Portraits of Wildflowers

Perspectives on Nature Photography

Did you notice?

with 45 comments

Camouflaged Larva on Maximilian Sunflower 8168

I took this picture of yummy yellow Maximilian sunflowers (Helianthus maximiliani) on still-undeveloped land at the west end of Mocha Trail in far north Austin on October 20.

© 2015 Steven Schwartzman

—————-

The question posed by this post’s title refers to the well-camouflaged little caterpillar hanging out between the lower part of the Maximilian’s disk flowers and several ray flowers, one of which you may have also noticed has been nibbled on an edge. The good folks at bugguide.net have tentatively identified the larva as being from a moth in the genus Stiria (if you follow that link, you can have a much closer look at the caterpillar on this sunflower).

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Written by Steve Schwartzman

November 3, 2015 at 4:45 AM

45 Responses

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  1. Yes, I did…but I thought the Maximilian had just grown a mustachio.

    Steve Gingold

    November 3, 2015 at 5:15 AM

    • Maybe I primed you to see it that way by showing the recent photo of Clematis drummondii, known as old man’s beard.

      Steve Schwartzman

      November 3, 2015 at 5:49 AM

      • Possibly, but buried somewhere deep in my imagined subconscious is a joke about a caterpillar mustache.

        Steve Gingold

        November 3, 2015 at 6:00 AM

  2. That is extremely good camouflage! I really didn’t find him for a while.

    Cathy

    November 3, 2015 at 6:20 AM

    • Out in the field I couldn’t originally tell anything was there. I’m glad I finally noticed.

      Steve Schwartzman

      November 3, 2015 at 6:58 AM

  3. What a great caterpillar! This plant must be their main food source for them to have developed such clever camouflage.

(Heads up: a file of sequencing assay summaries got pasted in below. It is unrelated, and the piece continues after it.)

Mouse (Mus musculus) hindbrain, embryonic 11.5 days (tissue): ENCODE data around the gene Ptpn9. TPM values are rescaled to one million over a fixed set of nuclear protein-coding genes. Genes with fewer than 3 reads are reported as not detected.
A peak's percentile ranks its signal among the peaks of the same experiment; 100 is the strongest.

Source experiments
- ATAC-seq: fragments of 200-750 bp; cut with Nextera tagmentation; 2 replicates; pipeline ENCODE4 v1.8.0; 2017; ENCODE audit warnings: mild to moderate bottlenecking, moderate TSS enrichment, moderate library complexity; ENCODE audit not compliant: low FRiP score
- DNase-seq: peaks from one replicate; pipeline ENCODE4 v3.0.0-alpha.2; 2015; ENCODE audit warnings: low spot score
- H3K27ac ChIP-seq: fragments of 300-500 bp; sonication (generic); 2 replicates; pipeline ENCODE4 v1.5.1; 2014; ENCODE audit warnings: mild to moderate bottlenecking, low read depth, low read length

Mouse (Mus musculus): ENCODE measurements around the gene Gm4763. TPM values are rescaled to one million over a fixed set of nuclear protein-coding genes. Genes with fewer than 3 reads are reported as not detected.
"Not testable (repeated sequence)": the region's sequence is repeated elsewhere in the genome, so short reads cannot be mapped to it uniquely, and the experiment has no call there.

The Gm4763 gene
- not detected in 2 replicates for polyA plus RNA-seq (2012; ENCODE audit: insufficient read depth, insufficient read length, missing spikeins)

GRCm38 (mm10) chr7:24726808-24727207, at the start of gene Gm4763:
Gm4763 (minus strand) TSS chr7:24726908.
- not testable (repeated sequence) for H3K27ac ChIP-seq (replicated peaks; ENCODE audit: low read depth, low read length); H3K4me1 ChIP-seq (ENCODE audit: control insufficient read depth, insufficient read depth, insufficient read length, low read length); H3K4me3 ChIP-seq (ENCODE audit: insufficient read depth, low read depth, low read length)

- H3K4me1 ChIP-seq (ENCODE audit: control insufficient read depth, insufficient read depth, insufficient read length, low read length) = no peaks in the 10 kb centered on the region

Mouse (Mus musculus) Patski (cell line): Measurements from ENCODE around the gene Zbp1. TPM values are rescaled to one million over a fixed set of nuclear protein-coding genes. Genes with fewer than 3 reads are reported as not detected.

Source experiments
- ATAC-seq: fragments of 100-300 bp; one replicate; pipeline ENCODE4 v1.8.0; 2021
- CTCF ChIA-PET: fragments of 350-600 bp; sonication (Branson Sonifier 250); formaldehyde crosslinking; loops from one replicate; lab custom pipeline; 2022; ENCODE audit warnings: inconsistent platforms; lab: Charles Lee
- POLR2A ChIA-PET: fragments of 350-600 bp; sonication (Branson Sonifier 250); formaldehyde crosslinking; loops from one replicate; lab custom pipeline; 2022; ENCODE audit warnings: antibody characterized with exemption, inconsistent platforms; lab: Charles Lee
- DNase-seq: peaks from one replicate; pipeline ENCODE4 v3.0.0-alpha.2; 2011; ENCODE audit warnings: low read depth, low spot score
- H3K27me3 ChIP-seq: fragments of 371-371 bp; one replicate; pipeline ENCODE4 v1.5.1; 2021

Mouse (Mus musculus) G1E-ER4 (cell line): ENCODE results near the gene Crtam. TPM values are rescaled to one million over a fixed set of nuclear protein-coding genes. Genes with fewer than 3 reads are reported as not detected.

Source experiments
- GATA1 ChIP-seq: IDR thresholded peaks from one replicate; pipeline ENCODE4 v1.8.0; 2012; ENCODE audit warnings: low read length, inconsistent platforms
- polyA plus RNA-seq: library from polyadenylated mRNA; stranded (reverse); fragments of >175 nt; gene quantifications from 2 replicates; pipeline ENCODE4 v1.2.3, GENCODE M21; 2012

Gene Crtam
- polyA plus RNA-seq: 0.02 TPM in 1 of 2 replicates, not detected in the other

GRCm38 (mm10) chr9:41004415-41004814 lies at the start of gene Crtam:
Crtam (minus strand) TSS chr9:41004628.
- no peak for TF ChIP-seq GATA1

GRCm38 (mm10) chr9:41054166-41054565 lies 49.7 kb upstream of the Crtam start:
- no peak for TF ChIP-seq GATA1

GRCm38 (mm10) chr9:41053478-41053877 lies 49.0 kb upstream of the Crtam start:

• I think you’re on the right track. Most websites that I looked at said that the host plants of Stiria moths are unknown, but one site had this: “Larvae have been found on the sunflower Helianthus microcephalus in Ohio (Poole, 1995), and native sunflowers are the probable host in Alberta.” This finding on a Maximilian sunflower is further evidence for that conjecture.

      Steve Schwartzman

      November 3, 2015 at 9:39 AM

      • Most caterpillars either camouflage with their main food source or they have warning colours and hairs to deter predators. Moth larvae are often the most interesting 🙂 You’ll have to really look out for this one on the wild sunflowers in the future! If you found a lot of them you could add to the data they have on the species 🙂

        • I’ve come to realize that with the huge number of insect species out there, entomologists still don’t know much about many of them, and I imagine biologists would welcome any data that people can contribute. As you say, moth larvae can be more interesting than butterfly larvae, and there are many more species of moths than butterflies.

          Steve Schwartzman

          November 3, 2015 at 4:26 PM

          • There are indeed! Autumn is a good time for finding moth larvae too 🙂 I haven’t been out in the right areas to see many this year but lots of interesting beasties have been posted to twitter on the various UK Wildlife Trust pages. The UK Butterfly Conservation society actually has an app for monitoring now so it’s easy for people to record sightings, with an image if possible, and accurate GPS data!

            • That’s a good use of modern technology.

              Steve Schwartzman

              November 3, 2015 at 5:26 PM

              • I’m hoping some more wildlife trusts can do something similar! It will be great for putting data together to make reports and recommendations to government, both locally and nationally! Our greenbelt is under constant threat from construction so really good data about the endangered fauna and flora of specific areas can be really important when planning applications are made to councils! For decades it’s been down to volunteers from the trusts to collect data but now everyone can be involved 🙂

                • That sounds like an example of people power (now increasingly called crowdsourcing).

                  Steve Schwartzman

                  November 3, 2015 at 5:48 PM

                • There’s a whole generation or so out there who have been dreadfully let down by parents and schools when it comes to the environment. Hopefully this is a step in the right direction for educating and empowering future generations growing up with tech at the centre of our lives!